How to Code a Questionnaire in Microsoft Excel (A Practical Guide)

how to code using MS Excel

Once you have designed and administered a questionnaire, the next step would be to enter the raw data in a data management program such as Microsoft Excel, SPSS, and STATA. There are many more other programs that can be used depending on one’s preference and field of study.

However, before entering the data, it is good practice to create a codebook for the raw data. There are two ways of going about this:

  • The first would be to create the codebook in MS Excel and then import the data into another program where the data analysis will be done (e.g. SPSS, STATA).
  • The other method would be to create the codebook directly into the program that will be used for the data analysis.

The advantage of creating the codebook and entering the raw data into Excel before exporting to other programs is that it is easier to clean and manipulate data in Excel than it is in the other programs. Excel is also a powerful tool for preliminary data analysis and data visualisation.

This post is a demonstration of how to create a codebook in MS Excel. The post will use a fictitious questionnaire (the sample questionnaire below) for the practical step-by-step instructions.

Variable names

In Excel, the columns represent the variables, while the rows represent the observations (respondents to the questionnaire). It is therefore important to assign a unique identification number to each filled questionnaire before data entry begins.

When writing the variable names, you can either use the question number or short form of the question. For example, “what is your gender” can be entered as “gender” as the variable name. The latter (short form of the question) is preferred because it is easier for readers to know what the variable is about without referring back to the questionnaire.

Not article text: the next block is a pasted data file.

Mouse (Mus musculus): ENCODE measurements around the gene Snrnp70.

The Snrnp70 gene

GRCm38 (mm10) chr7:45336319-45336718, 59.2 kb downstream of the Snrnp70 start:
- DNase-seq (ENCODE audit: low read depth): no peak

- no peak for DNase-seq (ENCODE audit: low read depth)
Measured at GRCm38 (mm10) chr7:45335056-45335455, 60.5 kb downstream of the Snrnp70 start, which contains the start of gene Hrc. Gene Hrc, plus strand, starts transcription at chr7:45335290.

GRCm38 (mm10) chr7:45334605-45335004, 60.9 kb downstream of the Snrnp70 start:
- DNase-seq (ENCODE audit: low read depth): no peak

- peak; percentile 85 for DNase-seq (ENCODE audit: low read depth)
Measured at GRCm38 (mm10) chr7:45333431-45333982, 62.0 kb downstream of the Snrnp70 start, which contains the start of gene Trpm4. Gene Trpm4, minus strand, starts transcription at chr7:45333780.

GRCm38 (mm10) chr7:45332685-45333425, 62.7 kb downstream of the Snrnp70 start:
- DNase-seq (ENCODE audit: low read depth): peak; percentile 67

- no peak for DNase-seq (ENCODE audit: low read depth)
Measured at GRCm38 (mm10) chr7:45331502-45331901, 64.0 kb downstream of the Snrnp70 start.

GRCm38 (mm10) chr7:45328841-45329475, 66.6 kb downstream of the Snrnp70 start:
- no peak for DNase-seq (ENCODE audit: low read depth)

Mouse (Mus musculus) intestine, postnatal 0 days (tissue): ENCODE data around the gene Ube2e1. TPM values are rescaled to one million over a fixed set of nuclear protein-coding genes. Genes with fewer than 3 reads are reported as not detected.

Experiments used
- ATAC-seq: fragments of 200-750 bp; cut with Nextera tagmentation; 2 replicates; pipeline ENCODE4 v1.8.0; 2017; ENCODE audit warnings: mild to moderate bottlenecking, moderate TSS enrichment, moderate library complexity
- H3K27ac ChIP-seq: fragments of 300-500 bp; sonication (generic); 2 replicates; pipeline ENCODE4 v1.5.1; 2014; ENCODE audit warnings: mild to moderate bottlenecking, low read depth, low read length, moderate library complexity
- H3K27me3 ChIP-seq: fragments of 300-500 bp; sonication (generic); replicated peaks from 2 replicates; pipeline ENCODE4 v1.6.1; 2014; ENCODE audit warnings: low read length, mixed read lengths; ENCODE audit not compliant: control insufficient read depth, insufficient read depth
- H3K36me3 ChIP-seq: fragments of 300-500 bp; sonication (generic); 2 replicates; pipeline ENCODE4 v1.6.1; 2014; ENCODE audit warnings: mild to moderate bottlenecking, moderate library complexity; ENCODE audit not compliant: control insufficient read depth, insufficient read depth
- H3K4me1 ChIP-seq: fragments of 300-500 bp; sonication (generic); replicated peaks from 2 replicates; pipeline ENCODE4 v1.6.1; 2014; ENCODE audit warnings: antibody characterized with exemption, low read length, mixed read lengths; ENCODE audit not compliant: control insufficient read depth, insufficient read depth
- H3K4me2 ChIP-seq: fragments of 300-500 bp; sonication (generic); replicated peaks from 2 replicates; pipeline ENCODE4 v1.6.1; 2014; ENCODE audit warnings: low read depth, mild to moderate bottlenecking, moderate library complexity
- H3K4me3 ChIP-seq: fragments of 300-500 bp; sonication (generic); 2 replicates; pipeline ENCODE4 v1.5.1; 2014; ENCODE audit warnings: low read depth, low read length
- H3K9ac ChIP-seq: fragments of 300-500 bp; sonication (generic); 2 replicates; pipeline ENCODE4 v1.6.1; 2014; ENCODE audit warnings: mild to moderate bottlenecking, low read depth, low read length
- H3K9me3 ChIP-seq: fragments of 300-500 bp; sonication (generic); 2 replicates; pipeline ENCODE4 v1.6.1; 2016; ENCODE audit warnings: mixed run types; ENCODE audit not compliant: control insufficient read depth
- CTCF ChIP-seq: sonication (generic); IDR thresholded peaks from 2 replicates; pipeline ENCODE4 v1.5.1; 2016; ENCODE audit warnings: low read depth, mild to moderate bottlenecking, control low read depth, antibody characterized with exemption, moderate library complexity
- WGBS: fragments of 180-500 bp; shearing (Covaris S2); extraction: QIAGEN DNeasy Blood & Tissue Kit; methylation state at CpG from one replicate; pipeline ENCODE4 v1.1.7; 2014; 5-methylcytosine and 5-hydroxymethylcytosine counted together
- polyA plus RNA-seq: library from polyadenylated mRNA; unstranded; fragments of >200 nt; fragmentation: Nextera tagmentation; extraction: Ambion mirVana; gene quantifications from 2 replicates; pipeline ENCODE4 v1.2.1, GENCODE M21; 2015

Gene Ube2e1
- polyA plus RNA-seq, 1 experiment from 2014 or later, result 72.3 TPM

For the sample questionnaire above, the column headers will look like this:

Coding in Excel: inserting column headers

Each question represents a specific type of data and level of measurement, which determines how it is coded.

The section below explains the variable names used for the sample questionnaire above.

ID# variable:

This is the first column and represents the unique number assigned to each filled questionnaire.

Question 1: named simply as “age.”

Question 2: named simply as “gender.”

Question 3: named simply as “education.”

Question 4: named as “biz_started.”

Question 5: named as “employees.”

Question 6: named as “family_biz.”

Question 7: named as “biz_category.”

Question 8: named as “revenues_2019.”

Question 9: names as “covid_pos_effect”

Question 10: names as “covid_neg_effect

Questions 11 and 12 are a bit different from question 1-10 because of the responses provided is a variable on its own, hence each of them will have its own column.

Question 11: the responses take a yes/no form; yes for the responses which are applicable to the respondent and no for the responses which are not applicable.

Question 12: this is a ranking question where the respondent is asked to rank the four measures in order of their preference, from 1 (most preferred) to 4 (least preferred).

After specifying the variable names in the column headers, the researcher (or research assistants) will now add the raw data for each questionnaire in rows; each questionnaire on its own row. The sheet with the raw data is called the “data view.”